Gallup Poll: Obama Gains Among Hispanics, Women And Middle-Aged
A new Gallup Poll reports that Senator Barack Obama is gaining “momentum” overall nationwide –and is making key gains in groups long thought to be pillars of support for his chief rival for the 2008 Democratic nomination Senator Hillary Clinton:
The momentum in the Democratic nomination race has clearly swung toward Barack Obama. Not only has he won all of the post-Super Tuesday contests, but he has steadily gained in Gallup Poll Daily tracking to the point where he has overtaken Clinton as the national leader for the first time, holding a statistically significant lead in each of the last three tracking poll results.
These findings are based on a comparison of Democratic voters’ nomination preferences in Feb. 5-9 polling with those in Feb. 13-17 polling. Each of these five-day tracking periods consists of interviews with roughly 2,000 Democratic voters nationwide. Overall, in the Feb. 5-9 data, Clinton led Obama by an average of 49% to 42%. In the most recent five days (Feb. 13-17), the candidates’ standings have basically flipped, with Obama leading Clinton by an average of 49% to 43%
Heres’ the Gallup Poll graph:
Obama’s standing has improved among most Democratic subgroups over the past several days. But one of the more substantial shifts has been the changing preferences of middle-aged Democratic voters, who have moved away from Clinton and toward Obama in the past week. Obama has also made gains among three other groups that have favored Clinton throughout much of the campaign — women, Hispanics, and self-identified Democrats. Obama and Clinton are now running even among these three key groups in the most recent Gallup tracking data.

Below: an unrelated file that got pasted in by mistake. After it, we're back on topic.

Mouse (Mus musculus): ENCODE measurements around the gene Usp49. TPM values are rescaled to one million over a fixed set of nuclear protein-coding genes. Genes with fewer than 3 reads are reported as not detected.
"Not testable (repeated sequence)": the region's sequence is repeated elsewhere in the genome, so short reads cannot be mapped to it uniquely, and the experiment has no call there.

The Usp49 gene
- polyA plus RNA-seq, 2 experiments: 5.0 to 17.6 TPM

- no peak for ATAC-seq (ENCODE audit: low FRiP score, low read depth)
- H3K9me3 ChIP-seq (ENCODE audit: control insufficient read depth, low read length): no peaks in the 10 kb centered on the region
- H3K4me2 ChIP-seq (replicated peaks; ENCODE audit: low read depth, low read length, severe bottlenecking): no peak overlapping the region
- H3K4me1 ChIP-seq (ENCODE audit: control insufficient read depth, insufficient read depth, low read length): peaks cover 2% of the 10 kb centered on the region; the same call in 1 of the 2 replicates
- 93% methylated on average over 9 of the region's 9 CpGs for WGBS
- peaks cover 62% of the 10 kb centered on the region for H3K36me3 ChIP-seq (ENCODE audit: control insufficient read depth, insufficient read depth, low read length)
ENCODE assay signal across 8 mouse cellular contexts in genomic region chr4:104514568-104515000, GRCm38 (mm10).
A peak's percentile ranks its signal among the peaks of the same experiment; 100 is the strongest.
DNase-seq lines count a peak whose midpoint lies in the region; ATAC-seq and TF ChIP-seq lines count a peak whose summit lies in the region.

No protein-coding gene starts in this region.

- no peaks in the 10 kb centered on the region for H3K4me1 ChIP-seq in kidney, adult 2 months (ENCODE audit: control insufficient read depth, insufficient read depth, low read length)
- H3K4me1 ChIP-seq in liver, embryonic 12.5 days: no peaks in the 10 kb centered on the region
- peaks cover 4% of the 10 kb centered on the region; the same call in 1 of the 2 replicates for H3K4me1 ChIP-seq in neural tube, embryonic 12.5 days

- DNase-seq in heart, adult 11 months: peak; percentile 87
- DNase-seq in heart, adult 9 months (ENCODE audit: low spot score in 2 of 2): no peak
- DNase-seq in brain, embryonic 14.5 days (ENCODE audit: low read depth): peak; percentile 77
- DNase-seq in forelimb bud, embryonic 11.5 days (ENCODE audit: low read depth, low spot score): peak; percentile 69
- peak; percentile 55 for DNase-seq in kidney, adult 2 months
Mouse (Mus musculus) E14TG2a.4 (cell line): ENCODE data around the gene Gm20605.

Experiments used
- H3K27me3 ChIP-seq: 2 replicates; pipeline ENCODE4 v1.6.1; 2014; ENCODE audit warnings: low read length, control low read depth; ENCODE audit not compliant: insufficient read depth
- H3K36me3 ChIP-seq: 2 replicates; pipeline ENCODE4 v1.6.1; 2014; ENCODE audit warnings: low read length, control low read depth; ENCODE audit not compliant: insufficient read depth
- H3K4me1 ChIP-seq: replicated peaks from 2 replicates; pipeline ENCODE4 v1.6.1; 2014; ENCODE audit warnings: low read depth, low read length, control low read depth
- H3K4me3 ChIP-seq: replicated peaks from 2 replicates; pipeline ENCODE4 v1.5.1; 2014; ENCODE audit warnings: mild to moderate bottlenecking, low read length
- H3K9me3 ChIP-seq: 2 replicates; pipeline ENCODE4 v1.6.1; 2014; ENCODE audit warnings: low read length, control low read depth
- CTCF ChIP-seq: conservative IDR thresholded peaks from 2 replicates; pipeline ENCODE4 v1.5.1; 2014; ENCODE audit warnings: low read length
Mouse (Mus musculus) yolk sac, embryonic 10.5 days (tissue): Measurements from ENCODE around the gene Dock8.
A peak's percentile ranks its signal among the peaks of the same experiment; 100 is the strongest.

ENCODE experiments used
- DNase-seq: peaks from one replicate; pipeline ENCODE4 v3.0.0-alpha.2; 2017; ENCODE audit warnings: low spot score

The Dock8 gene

Of course, a key test will come today in the Wisconsin primary.
If Hillary Clinton wins tonight (defying most of the polls, as in New Hampshire), she would slow Barack Obama’s momentum ahead of the Texas and Ohio showdowns on March 4, and calm the nerves of fans who have been laboring to come up with rationales for why she should be awarded the nomination in the absence of voter approval. If she loses narrowly and essentially splits the 74 Wisconsin delegates with Obama, she can always try to spin it as a comeback and insist that she always knew Wisconsin would be a tough state, that she nearly won even though Obama vastly outspent her, and that she is pleased with where she is in the race.
If Obama wins tonight in cheesehead territory (along with a victory in his native Hawaii), he heads toward Texas and Ohio with a 10-game victory streak and the aura of a winner – which matters in politics, because voters torn between two candidates often are tempted to go with a perceived winner. And if he wins big tonight – in a state, after all, where the demographics would seem to be friendly to Hillary – then he can spin it as further evidence (coupled with Virginia and Maryland last week) that he is steadily broadening his appeal to the greater Democratic electorate.
At the end of his must-read post he adds:
The Clinton campaign has been working hard to lower expectations in Wisconsin, but I think that Jeff Greenfield, the seasoned political commentator, put it best the other day: “If Clinton cannot rally the beer-drinking Democrats in the state that gave us Pabst, Schlitz, and Miller, where can she?”
And if some of the new poll numbers are to be believed (a BIG IF this year), this might be another bad night for the Clinton campaign. And some even say by the time it’s over all the speculation about superdelegates could be moot.